Plan loans to participants in 401k plans and other tax-qualified retirement plans require extraordinary actions by the employer to ensure compliance with (1) plan documentation requirements, (2) maximum loan amount limits, (3) strict loan repayment conditions and complicated rules if payments are missed, and (4) special tax reporting if there is a loan default or upon termination of participation in the plan. These rules have become more complicated because of a change in law effective for 2018 and related IRS regulations recently announced, which are effective this year.
If a plan participant with an outstanding plan loan terminates employment or for some other reason has a loan default because repayments cease, and the outstanding balance is not immediately repaid in full, there typically is a “tax event”. In other words, the loan balance will be reportable to the participant on IRS Form 1099-R as if a taxable distribution of the loan balance was paid to the participant.
Immediate repayment of the defaulted loan infrequently occurs. Instead, if the default is because of termination of employment, the participant likely requests a distribution of the plan account balance soon after the default. In this circumstance, the plan account is reduced by the loan balance – this is known as a plan loan offset – and the remaining account balance is paid to the participant or rolled over to an IRA or another employer’s retirement plan.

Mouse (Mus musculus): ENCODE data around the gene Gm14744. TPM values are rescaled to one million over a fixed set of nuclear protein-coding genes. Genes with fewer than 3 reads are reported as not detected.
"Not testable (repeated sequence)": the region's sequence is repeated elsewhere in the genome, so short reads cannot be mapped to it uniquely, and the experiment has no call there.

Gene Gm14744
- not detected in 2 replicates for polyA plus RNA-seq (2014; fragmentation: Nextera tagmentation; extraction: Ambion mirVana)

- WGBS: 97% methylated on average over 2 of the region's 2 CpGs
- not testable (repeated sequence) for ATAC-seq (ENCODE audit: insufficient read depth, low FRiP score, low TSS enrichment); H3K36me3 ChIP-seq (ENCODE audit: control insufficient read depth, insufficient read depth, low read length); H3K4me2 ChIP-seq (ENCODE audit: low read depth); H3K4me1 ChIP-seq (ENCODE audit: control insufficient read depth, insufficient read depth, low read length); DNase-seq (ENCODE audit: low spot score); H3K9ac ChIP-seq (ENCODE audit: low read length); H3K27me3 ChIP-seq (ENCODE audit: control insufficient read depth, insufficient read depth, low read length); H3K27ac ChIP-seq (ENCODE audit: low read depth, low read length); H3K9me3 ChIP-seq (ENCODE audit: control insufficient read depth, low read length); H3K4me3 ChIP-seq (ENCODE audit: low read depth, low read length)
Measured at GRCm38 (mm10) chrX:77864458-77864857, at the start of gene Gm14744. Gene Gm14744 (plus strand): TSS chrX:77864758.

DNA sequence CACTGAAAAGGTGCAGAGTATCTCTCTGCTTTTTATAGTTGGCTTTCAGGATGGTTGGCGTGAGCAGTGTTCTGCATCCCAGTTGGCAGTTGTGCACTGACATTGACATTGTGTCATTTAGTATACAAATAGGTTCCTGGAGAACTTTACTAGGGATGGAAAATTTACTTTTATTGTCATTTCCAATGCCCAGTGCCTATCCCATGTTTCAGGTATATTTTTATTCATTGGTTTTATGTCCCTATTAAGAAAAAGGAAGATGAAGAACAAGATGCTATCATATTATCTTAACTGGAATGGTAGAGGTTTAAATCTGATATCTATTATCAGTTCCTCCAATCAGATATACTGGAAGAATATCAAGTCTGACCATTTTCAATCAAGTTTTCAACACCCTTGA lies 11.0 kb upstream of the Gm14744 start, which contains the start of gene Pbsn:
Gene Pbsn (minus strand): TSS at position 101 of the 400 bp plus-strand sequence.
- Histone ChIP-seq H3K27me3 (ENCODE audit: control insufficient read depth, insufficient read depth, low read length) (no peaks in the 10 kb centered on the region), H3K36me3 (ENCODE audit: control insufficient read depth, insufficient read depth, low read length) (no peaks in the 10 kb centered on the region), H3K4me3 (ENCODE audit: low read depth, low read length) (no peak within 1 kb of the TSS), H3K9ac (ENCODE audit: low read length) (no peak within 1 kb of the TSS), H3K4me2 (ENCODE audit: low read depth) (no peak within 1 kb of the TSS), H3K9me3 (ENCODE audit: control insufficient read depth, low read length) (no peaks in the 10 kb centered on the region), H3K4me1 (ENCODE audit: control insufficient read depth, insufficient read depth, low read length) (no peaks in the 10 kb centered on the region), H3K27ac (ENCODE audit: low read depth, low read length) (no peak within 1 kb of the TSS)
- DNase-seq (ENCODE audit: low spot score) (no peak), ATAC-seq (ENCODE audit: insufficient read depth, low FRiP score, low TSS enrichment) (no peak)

There is a way for the participant to avoid having to include the plan loan offset as taxable income on the personal income tax return – and avoid having to pay taxes or reduce the amount of any tax refund. However, it requires the participant to come up with funds equal to some or all of the plan loan offset amount. If there is a plan loan offset, the participant may make a contribution to an IRA (or another plan), and treat it as a rollover of the plan loan offset amount.
Before the law changed in 2018, if the participant’s loan offset was in connection with a plan distribution following termination of employment, the participant had 60 days following the plan loan offset to roll over the amount of the loan offset. As such, participants infrequently took advantage of this rollover rule. In many cases, the participant did not fully understand this option until after this short time period expired.
Since 2018, this special rollover may be done as late as the participant’s Federal tax filing deadline, including extensions, for the tax year of the loan offset. For example, for a termination of employment and loan offset in 2021, the participant may make a rollover contribution to an IRA by his or her extended Federal tax filing deadline of October 15, 2022.
If the participant does not have enough cash to cover the full amount of the plan loan offset, a partial rollover can occur to reduce the part of the loan balance that will be taxable income. Furthermore, the rollover contribution does not have to be a single deposit, but may be a series of rollover contributions completed by the extended deadline.
To further complicate things, the recent IRS regulations provide special rules regarding how long, after termination of employment, the plan loan offset can occur and be eligible for the extended rollover time. Generally, the special rollover period only applies to plan loan offsets within 12 months of the termination of employment. If this timing is not met, the 60-day rollover period applies. Therefore, the IRS now has an additional set of rules for Form 1099-R reporting regarding plan loan offsets, beginning in 2022.
ACSI (www.acsi-ny.com or email@example.com) is available to discuss how the plan loan offset and rollover rules apply to your Plan.